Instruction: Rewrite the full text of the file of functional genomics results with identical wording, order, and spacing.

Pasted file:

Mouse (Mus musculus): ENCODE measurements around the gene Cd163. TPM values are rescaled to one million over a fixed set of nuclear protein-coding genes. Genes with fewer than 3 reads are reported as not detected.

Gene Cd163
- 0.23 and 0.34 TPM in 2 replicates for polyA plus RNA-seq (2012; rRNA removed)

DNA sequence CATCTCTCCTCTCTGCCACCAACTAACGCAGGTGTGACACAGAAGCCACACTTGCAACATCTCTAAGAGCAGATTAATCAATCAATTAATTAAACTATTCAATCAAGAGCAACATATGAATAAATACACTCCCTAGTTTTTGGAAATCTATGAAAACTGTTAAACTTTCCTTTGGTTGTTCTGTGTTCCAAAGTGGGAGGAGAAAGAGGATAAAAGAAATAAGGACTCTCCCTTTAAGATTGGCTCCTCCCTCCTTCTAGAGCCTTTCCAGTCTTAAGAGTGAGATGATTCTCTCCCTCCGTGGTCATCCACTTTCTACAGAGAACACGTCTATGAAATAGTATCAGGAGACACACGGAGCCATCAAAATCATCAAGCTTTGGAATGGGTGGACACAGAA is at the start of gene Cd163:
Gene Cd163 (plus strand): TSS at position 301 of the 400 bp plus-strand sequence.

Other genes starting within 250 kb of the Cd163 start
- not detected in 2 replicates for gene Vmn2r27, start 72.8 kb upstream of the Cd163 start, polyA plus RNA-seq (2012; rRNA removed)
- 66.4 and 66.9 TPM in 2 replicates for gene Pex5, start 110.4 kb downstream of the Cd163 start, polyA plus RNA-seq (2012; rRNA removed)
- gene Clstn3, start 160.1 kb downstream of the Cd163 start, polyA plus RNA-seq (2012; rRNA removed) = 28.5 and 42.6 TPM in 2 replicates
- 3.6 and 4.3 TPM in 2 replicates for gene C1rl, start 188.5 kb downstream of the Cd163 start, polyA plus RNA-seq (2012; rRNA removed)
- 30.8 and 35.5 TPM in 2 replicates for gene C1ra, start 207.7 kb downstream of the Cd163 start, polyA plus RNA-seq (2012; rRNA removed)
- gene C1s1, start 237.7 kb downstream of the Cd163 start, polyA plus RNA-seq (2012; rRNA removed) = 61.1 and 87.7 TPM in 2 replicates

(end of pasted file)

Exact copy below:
Mouse (Mus musculus): ENCODE measurements around the gene Cd163. TPM values are rescaled to one million over a fixed set of nuclear protein-coding genes. Genes with fewer than 3 reads are reported as not detected.

Gene Cd163
- 0.23 and 0.34 TPM in 2 replicates for polyA plus RNA-seq (2012; rRNA removed)

DNA sequence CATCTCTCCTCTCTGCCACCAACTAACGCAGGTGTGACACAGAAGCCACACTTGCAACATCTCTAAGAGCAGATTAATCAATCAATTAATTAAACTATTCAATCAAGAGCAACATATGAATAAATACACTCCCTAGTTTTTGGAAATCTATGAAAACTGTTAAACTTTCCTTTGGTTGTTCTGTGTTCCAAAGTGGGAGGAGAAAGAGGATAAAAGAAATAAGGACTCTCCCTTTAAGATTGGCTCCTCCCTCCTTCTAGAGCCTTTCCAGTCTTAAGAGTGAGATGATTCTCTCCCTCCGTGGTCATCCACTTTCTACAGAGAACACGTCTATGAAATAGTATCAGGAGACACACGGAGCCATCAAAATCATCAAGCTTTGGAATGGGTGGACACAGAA is at the start of gene Cd163:
Gene Cd163 (plus strand): TSS at position 301 of the 400 bp plus-strand sequence.

Other genes starting within 250 kb of the Cd163 start
- not detected in 2 replicates for gene Vmn2r27, start 72.8 kb upstream of the Cd163 start, polyA plus RNA-seq (2012; rRNA removed)
- 66.4 and 66.9 TPM in 2 replicates for gene Pex5, start 110.4 kb downstream of the Cd163 start, polyA plus RNA-seq (2012; rRNA removed)
- gene Clstn3, start 160.1 kb downstream of the Cd163 start, polyA plus RNA-seq (2012; rRNA removed) = 28.5 and 42.6 TPM in 2 replicates
- 3.6 and 4.3 TPM in 2 replicates for gene C1rl, start 188.5 kb downstream of the Cd163 start, polyA plus RNA-seq (2012; rRNA removed)
- 30.8 and 35.5 TPM in 2 replicates for gene C1ra, start 207.7 kb downstream of the Cd163 start, polyA plus RNA-seq (2012; rRNA removed)
- gene C1s1, start 237.7 kb downstream of the Cd163 start, polyA plus RNA-seq (2012; rRNA removed) = 61.1 and 87.7 TPM in 2 replicates